Occasionally, the process of rebuilding your database can result in games or other applications being deleted if the console thinks they’ve been corrupted. This shouldn’t affect save data, but remember, you can always back up to the cloud with PlayStation Plus or to a USB device locally.
Right Time to Rebuild PS4 Database
Rebuilding the PS4 database is a safe process and you can do it as often as you like. It’s a relatively low-risk operation that doesn’t necessarily affect the data on your drive. You can rebuild the database to solve existing issues, but doing so will also help prevent future console slowdowns.
Occasions That Require PS4 Database Rebuild
There are a few occasions when you might want to force a database rebuild to resolve issues with your PS4, however.
Slow Operating Console
If your console takes longer than usual to boot or resume from a suspended state, or if you notice a slowdown while using the PS4 menus, a rebuild might help speed things up. This often happens after large game updates have downloaded, so you might want to rebuild the database next time Modern Warfare drops a 100 GB patch.
Bad Game Performance
PS4 database problems can also negatively affect game performance. If you’re noticing frame-rate drops and stuttering, particularly in areas where you’ve never noticed them before, a PS4 database rebuild might be a good idea.
Persistent “data corrupted” errors can also be solved with a database rebuild. These often appear while trying to download a game from your library. Restarting the download usually works for a brief period before you see the error message again. We’ve noted that the issue disappears entirely after a quick database rebuild.
Some have also noted that rebuilding their PS4 database solved an issue in which the console would consistently fail to read optical media and with missing downloadable content (DLC).
If you frequently install new games and applications, you’ll get more benefits from regular database rebuilds than someone who plays the same games and rarely installs anything.
PS4 Database Rebuild Disadvantages
There aren’t many disadvantages of rebuilding the database, but you have to be aware of them though.
- You might find some things are missing if the data was corrupted, but this is rare. Your list of most-recently played games will be deleted, so you’ll have to browse through your Library to find things rather than scrolling a few tiles to the right.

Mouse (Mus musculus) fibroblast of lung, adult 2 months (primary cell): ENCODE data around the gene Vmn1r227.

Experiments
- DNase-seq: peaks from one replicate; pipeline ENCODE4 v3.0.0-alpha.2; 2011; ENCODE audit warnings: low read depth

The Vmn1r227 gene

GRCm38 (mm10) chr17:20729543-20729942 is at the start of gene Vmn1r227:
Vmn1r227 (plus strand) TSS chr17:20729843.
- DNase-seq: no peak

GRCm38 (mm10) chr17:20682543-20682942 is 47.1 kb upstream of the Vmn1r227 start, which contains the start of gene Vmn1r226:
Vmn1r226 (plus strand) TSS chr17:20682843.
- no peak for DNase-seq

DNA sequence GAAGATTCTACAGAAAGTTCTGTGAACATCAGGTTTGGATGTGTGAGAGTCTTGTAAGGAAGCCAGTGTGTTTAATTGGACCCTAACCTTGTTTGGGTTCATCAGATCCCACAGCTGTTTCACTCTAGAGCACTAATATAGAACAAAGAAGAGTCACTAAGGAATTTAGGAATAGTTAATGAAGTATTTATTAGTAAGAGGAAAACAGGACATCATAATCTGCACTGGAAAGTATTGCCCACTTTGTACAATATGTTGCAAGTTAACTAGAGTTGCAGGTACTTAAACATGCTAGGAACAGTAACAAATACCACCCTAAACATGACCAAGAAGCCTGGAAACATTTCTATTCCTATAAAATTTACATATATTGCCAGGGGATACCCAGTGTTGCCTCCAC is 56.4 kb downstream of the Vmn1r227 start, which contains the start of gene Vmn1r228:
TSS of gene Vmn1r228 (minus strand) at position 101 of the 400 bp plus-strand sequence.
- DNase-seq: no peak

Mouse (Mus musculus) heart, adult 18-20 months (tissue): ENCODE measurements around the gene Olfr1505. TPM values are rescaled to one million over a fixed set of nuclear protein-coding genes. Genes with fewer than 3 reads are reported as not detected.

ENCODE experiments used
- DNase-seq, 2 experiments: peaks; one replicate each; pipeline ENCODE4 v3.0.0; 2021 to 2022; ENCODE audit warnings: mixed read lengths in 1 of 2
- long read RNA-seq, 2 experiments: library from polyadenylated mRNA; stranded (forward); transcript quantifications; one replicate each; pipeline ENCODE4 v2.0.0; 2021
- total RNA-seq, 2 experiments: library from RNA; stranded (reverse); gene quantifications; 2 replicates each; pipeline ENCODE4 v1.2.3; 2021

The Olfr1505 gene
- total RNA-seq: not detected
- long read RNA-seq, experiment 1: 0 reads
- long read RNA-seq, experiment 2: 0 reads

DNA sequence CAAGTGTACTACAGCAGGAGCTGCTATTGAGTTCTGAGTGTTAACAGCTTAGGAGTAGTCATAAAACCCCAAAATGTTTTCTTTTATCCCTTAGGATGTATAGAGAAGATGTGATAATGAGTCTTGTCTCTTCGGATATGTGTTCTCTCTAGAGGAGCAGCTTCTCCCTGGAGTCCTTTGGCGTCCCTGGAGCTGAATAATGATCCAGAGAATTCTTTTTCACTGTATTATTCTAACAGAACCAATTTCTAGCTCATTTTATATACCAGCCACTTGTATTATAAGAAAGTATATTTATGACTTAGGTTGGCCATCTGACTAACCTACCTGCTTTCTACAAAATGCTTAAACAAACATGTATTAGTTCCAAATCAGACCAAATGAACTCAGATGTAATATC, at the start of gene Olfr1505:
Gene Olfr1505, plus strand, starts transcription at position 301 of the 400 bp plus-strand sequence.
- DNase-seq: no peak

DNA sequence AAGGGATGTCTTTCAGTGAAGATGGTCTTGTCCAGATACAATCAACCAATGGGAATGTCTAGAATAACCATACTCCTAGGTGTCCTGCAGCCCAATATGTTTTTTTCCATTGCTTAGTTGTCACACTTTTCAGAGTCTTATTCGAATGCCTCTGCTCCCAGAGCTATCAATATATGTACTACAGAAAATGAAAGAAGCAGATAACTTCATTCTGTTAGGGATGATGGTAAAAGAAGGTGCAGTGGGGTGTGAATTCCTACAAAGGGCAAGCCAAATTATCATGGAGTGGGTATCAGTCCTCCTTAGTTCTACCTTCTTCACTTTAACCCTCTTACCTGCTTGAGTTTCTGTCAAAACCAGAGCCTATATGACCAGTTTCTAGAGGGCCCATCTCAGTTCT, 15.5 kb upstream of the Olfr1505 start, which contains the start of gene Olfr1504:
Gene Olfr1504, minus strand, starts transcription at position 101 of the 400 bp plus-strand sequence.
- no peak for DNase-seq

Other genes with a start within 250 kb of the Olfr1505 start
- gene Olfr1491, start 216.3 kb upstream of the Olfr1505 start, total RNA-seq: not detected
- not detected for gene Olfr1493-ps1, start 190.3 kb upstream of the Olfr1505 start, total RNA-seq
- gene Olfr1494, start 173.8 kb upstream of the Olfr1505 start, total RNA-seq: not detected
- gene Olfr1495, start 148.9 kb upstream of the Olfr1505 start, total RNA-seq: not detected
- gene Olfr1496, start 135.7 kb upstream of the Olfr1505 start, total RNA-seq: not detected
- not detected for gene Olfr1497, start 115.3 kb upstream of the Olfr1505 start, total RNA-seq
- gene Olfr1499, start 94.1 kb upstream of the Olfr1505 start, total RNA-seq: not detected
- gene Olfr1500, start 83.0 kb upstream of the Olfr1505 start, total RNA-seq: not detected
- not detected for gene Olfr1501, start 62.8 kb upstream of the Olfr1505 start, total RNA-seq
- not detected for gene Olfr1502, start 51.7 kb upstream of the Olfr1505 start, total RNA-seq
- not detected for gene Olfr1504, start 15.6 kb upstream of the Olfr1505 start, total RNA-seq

- A rebuild will also remove all notifications on your system. However, it can be nice to wipe the slate clean because, unless you manually remove these, it seems like the console holds on to them forever.
- Lastly, if you have a particularly large collection of games and use an external drive, you could be waiting a while for the process to complete. However, we haven’t noticed any significant wait times on either a regular PS4 with expanded storage, or a PS4 Pro loaded to capacity.
How to Rebuild PS4 Database
Rebuilding the PS4 database is way too easy, and it can be done in three steps only. We have illustrated the whole operation in detail here.
Rebuilding your PS4’s database may take minutes or hours depending on how full your console is and how often you install and delete games. Rebuilding actually reorganizes your hard drive to make it easier and quicker for the system to access your files. A properly organized database can load data faster, decreasing the chances of having your game freeze or experiencing frame rate drops.
Database rebuilding is a fairly simple task that should be done every few months — doing it once a quarter is best. The more frequently you do it, the less time the process should take.
Eventually, PS4 database rebuilding sounds like cleaning — and cleaning sounds like getting rid of things — but the process shouldn’t actually delete any data unless a file is corrupted. Corrupted files will be deleted, but you probably weren’t going to be able to use them even if they were still there. You can always back up your system to an external hard drive or USB storage device before you perform a PS4 database rebuild if you’re worried. You’ll also be protected if you have auto-upload enabled on your PS4, which keeps up to 100GB of your gaming data safe in online storage.